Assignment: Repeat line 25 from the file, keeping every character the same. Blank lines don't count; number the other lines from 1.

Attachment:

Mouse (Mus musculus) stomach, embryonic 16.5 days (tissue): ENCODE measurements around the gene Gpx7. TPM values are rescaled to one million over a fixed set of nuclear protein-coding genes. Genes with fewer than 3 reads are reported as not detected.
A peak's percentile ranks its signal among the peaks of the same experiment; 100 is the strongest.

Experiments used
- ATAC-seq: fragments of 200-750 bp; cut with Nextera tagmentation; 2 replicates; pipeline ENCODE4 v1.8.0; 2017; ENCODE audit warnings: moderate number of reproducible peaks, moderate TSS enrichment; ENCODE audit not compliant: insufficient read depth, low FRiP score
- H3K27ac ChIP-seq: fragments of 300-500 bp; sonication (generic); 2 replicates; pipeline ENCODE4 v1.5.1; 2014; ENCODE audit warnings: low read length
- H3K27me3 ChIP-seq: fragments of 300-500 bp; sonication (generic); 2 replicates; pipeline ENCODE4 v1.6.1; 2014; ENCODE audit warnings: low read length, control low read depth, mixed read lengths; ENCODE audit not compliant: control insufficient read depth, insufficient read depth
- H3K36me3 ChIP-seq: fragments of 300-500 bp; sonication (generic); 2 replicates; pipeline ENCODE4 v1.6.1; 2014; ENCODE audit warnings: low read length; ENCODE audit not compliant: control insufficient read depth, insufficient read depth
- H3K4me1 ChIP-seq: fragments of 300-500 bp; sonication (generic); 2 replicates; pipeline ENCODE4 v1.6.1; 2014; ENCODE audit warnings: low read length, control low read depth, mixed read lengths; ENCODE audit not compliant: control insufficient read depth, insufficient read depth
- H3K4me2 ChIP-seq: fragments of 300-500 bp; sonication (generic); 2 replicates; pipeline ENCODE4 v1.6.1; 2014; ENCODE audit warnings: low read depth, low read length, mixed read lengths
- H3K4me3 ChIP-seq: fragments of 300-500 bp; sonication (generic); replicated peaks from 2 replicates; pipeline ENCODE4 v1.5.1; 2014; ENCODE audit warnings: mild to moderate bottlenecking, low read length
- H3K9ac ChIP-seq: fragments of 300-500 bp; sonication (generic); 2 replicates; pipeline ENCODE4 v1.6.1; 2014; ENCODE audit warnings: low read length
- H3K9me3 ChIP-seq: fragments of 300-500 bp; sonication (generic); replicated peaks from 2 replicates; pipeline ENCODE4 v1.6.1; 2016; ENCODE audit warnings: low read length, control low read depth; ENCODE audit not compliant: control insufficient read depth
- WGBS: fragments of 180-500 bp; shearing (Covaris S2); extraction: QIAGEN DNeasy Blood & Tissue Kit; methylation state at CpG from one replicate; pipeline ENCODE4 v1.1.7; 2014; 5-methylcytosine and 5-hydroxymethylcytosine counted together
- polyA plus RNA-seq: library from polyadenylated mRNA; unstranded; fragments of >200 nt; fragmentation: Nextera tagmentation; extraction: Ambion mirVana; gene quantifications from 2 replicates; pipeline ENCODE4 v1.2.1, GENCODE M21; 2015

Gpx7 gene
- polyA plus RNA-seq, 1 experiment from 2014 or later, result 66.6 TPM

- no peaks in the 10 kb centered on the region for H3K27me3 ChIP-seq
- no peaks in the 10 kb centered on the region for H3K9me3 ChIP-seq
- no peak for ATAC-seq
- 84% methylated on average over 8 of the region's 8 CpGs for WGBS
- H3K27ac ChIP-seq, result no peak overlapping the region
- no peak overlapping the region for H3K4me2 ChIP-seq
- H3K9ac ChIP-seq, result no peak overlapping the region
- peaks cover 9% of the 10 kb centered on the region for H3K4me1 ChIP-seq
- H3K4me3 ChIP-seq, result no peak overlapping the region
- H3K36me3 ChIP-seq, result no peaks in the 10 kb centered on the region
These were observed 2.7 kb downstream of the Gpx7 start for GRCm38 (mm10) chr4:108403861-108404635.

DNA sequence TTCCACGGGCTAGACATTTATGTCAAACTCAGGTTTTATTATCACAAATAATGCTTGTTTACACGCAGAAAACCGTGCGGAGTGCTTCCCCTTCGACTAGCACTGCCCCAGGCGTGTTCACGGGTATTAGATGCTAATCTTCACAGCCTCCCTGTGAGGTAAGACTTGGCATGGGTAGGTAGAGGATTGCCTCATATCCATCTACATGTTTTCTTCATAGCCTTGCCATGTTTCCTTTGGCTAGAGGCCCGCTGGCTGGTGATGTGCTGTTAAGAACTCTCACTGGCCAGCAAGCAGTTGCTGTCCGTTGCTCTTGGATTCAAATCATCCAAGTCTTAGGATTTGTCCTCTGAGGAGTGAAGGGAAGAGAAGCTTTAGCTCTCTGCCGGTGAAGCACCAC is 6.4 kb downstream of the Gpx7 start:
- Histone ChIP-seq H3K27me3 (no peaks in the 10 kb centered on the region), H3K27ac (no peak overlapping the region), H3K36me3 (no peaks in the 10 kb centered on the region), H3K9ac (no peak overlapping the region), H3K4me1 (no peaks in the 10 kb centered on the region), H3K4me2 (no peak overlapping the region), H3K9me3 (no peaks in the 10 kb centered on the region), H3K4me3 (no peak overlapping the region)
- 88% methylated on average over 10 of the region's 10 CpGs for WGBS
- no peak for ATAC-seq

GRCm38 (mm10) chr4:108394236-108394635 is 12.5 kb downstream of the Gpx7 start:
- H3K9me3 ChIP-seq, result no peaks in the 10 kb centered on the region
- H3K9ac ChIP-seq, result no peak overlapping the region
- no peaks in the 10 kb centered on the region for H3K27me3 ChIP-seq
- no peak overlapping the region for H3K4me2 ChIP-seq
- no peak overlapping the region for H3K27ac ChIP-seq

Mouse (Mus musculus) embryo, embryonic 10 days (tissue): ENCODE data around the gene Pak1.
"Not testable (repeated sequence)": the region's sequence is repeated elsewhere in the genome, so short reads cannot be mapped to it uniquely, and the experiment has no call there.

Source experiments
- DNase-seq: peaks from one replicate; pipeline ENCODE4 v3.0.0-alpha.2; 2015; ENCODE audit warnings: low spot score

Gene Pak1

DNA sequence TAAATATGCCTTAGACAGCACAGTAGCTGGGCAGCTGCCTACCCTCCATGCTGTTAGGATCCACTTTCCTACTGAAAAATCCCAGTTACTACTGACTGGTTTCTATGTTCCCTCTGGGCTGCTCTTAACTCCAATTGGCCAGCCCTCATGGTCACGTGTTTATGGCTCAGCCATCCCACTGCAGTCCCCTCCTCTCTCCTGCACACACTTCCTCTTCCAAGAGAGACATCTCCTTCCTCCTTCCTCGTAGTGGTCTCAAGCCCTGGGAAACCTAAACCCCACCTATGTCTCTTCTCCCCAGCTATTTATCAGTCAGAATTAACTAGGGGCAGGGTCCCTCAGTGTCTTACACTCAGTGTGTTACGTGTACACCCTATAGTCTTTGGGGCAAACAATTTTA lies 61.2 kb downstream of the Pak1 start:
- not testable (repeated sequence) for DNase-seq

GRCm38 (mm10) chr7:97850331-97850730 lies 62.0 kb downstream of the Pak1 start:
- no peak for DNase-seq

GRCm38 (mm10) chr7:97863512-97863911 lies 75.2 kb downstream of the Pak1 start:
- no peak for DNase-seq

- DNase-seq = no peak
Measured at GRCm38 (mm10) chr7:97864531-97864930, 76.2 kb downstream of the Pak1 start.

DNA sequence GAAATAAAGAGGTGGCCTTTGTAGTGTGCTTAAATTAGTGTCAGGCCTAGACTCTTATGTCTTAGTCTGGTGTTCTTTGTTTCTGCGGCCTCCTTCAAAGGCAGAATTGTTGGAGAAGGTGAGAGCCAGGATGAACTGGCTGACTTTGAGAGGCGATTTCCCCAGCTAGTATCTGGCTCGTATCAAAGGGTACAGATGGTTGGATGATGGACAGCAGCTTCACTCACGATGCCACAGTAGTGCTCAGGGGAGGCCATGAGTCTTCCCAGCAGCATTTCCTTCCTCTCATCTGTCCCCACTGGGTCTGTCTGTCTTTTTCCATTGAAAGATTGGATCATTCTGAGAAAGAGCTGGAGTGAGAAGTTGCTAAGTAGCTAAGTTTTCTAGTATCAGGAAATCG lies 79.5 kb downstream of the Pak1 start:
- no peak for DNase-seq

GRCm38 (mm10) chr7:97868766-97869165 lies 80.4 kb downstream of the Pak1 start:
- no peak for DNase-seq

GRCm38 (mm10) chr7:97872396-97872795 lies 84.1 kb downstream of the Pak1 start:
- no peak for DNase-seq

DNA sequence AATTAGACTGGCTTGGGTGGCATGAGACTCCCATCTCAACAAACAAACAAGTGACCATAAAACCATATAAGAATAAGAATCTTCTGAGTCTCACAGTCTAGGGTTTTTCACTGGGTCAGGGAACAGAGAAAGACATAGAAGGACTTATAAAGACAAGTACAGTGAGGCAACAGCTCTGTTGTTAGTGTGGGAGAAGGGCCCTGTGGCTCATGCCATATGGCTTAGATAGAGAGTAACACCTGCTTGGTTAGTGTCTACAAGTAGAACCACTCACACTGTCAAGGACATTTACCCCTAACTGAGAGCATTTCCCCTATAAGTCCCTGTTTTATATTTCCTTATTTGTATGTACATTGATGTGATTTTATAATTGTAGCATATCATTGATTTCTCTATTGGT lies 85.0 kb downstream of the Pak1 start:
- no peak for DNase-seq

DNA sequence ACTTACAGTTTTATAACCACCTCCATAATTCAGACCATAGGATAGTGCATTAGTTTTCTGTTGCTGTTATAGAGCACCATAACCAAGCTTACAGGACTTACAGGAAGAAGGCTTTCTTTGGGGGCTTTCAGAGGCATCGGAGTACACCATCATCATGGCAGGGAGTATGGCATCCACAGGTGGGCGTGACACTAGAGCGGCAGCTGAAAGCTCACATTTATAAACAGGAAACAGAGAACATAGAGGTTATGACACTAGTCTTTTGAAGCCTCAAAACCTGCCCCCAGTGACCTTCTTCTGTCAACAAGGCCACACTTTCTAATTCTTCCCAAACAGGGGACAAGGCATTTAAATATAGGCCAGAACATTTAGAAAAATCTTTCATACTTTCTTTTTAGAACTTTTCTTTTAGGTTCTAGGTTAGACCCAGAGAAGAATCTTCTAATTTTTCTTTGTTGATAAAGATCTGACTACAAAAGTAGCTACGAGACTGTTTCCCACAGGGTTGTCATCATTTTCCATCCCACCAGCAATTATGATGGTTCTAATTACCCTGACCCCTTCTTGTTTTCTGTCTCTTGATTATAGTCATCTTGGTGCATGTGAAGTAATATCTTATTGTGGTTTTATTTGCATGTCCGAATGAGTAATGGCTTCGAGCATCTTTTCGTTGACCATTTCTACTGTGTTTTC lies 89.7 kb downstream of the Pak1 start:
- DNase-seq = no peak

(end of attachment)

- H3K4me3 ChIP-seq, result no peak overlapping the region